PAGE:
“The key thing for investment now (in fintech) is whether the business model is good and defensible today. Whoever can prove their business model will be able to raise. The second part is whether they are building a profitable business. Average business models will not be able to raise funds in 2022. The strong will get stronger and the weak will disappear,” said a fintech entrepreneur who was looking to raise capital at the start of the year.

With the RBI delivering a final blow to card-based fintechs by barring prepaid payment instruments (PPI) from being loaded with credit lines, category leader Slice, which set out to raise $100 million in fresh funding,
halted its fundraising plans, ET reported on July 18. It had raised $50 million from existing investor Tiger Global in June. Instead, the firm has been focussing on digital payments, entering the Unified Payments Interface (UPI) space and
seeking a PPI licence.

The RBI’s circular has also affected its competitor Uni, which is trying to find an alternative business model.

Consolidation underway?

As global macroeconomic headwinds due to rising inflation and interest rates continue to drive a rout in public and private market valuations for global fintech majors such as Stripe, Klarna, Zip and others, Indian fintechs have also found it harder to raise capital this year.

ET reported on November 25 that digital payments major
PhonePe was close to buying buy-now-pay-later (BNPL) startup ZestMoney, signalling a potential wave of consolidation in 2023.

“The regulation landscape has made several practices such as FLDG unavailable to fintechs. This coupled with the funding winter ensuing globally means the coming year is likely to see dampening in terms of funding. Investors are expected to become more selective. There will be consolidation in the market, an uptick in collaborative models with regulated entities and exit of firms with a weaker footing,” said Kunal Pande, partner, KPMG in India.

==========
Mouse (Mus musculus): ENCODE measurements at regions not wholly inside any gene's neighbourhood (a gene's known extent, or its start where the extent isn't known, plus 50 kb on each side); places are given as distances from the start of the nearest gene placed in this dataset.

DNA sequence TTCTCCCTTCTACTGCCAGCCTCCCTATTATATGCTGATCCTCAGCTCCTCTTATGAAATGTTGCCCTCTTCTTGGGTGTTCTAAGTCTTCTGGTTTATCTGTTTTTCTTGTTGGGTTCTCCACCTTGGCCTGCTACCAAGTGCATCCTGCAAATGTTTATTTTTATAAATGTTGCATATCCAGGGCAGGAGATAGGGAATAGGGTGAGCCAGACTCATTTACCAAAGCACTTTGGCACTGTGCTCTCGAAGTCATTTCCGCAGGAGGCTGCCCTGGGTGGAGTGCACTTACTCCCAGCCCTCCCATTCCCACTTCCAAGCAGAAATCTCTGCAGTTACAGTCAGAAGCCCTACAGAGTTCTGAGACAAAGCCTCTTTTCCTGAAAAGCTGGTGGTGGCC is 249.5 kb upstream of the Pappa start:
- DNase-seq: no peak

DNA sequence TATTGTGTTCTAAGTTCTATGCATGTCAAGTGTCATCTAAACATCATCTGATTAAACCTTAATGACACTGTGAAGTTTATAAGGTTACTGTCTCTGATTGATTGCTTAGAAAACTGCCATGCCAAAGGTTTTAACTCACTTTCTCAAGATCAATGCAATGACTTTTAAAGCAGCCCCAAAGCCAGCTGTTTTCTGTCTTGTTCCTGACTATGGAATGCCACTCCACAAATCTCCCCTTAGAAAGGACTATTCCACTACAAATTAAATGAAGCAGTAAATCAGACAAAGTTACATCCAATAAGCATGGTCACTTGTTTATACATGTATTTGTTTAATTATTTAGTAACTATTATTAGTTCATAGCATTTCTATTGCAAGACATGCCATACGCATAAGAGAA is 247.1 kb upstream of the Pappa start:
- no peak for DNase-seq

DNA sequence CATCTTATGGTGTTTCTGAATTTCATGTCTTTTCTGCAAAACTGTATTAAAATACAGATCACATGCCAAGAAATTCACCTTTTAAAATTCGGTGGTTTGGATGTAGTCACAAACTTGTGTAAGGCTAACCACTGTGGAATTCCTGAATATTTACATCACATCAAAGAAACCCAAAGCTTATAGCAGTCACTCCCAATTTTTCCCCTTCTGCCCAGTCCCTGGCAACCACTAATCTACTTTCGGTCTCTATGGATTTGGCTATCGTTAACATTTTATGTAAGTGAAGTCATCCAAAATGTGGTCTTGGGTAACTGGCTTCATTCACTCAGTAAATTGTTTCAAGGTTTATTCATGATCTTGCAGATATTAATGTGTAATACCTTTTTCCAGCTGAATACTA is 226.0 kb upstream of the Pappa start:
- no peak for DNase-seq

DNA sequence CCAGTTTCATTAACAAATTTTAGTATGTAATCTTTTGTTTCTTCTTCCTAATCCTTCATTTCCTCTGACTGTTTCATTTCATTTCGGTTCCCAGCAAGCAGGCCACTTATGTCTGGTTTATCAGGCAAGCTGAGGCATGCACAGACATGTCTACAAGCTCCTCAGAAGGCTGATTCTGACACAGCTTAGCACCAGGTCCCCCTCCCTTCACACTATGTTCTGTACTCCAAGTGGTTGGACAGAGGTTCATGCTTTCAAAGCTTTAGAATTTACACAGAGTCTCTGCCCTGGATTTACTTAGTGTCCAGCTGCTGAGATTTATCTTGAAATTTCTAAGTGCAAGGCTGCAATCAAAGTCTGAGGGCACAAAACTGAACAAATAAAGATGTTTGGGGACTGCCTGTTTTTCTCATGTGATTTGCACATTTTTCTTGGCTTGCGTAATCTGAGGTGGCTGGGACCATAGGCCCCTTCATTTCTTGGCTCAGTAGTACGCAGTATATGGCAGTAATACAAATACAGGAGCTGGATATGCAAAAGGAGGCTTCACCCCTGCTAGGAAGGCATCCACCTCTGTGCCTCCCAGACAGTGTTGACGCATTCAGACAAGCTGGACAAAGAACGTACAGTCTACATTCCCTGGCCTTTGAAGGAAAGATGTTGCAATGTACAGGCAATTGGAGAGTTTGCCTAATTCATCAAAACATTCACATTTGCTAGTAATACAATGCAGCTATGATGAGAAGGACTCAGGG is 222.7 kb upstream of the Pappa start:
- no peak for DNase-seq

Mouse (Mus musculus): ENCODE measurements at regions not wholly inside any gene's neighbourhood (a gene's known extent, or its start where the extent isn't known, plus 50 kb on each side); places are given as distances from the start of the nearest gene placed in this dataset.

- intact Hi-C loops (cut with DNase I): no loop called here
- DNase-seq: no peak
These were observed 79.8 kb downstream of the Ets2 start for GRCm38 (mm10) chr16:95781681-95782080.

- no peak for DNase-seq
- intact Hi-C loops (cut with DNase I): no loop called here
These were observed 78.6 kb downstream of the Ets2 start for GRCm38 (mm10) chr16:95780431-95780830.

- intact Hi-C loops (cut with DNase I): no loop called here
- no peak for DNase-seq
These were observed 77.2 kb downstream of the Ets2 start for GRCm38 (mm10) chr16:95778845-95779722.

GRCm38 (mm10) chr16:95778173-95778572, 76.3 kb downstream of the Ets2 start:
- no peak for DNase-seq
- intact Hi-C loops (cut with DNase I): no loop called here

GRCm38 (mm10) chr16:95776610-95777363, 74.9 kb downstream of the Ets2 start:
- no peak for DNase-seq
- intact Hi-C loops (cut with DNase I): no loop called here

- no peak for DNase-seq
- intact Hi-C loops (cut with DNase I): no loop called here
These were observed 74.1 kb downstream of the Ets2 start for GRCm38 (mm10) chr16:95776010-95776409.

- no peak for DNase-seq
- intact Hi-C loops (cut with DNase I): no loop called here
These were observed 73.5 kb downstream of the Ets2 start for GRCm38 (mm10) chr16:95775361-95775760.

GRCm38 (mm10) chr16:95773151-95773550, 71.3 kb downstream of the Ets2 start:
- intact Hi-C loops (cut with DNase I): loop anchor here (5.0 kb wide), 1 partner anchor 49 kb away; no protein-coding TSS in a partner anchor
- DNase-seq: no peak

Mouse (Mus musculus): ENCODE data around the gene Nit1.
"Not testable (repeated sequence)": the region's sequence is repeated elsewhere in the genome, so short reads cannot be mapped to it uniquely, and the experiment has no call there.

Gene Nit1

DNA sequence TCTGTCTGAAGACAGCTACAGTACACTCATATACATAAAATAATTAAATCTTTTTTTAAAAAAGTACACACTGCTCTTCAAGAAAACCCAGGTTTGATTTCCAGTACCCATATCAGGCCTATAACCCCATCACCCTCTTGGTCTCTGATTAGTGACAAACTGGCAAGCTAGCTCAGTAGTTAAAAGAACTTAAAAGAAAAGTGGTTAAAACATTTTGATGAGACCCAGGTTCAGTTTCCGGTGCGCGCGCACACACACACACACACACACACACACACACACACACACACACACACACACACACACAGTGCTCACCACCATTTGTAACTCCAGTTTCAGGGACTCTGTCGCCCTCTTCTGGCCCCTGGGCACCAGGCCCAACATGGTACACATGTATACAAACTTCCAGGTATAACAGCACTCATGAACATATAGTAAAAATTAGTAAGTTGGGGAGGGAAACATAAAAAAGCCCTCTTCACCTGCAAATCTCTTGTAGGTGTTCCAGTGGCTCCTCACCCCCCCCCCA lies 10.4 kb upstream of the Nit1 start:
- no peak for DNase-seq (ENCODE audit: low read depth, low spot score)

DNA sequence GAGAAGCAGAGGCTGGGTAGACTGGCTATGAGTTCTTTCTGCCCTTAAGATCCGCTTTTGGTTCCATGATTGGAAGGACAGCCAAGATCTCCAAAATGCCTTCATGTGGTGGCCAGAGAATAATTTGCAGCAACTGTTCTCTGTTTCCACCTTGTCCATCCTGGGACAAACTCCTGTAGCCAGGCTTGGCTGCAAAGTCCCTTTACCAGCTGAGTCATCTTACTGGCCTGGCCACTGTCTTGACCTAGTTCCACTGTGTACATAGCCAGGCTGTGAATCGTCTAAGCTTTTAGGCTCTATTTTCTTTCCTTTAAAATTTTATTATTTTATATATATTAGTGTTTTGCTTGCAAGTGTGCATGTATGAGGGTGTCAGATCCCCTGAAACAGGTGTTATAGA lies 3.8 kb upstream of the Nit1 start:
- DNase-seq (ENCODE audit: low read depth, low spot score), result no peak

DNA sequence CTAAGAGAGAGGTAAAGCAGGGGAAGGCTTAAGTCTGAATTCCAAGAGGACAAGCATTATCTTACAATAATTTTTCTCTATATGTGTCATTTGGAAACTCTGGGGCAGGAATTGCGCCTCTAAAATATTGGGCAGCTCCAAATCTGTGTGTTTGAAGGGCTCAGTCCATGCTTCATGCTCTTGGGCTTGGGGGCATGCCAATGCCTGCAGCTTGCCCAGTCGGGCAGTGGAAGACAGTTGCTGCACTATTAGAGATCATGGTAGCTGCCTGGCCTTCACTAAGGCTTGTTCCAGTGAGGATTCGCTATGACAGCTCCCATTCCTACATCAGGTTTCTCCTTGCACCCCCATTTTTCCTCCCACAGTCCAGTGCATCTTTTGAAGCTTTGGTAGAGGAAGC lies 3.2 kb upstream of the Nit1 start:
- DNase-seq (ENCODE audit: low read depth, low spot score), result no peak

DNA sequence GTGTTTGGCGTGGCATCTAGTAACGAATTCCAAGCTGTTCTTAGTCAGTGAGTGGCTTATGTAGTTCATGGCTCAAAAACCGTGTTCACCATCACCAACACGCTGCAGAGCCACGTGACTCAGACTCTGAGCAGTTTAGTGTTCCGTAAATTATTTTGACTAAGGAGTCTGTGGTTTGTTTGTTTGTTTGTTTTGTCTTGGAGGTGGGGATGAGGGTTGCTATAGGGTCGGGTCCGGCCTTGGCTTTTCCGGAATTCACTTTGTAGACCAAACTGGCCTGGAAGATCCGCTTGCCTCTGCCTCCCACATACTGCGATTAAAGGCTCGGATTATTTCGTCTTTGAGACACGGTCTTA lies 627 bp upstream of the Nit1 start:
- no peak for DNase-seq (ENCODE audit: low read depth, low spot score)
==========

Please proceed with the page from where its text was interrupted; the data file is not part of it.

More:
Pande added that with things still evolving on the ground after the recent regulatory changes, “investors are expected to continue following a wait-and-watch approach over the next 6-12 months”.

Meanwhile, large fintechs such as Cred and Razorpay, which raised large rounds until 2022, are looking to grow into their valuations. It’s no surprise that even as online credit continues to face regulatory scrutiny, several neo-banks and payment companies with wide distribution have been vying to enter the lending space, owing to margins the segment offers.

Indian fintech investments by roundETtech

“We think in the more mature segments like alternative lending, you will see consolidation. Strong companies with strong balance sheets will have to strengthen their product portfolio and financial services anyway is never a one product play … Whether you are a neo-bank or payments company, it’s not going to be any easier to adopt a lending-first approach in 2023,” added Srinivasa.

To add to the challenge, the Reserve Bank of India (RBI) has been stringent in terms of providing NBFC licence to fintech firms, multiple entrepreneurs told ET.

As fintechs search for new business models, the macroeconomic uncertainty has pushed the larger ones into cash conservation mode as new fundraises take longer to close.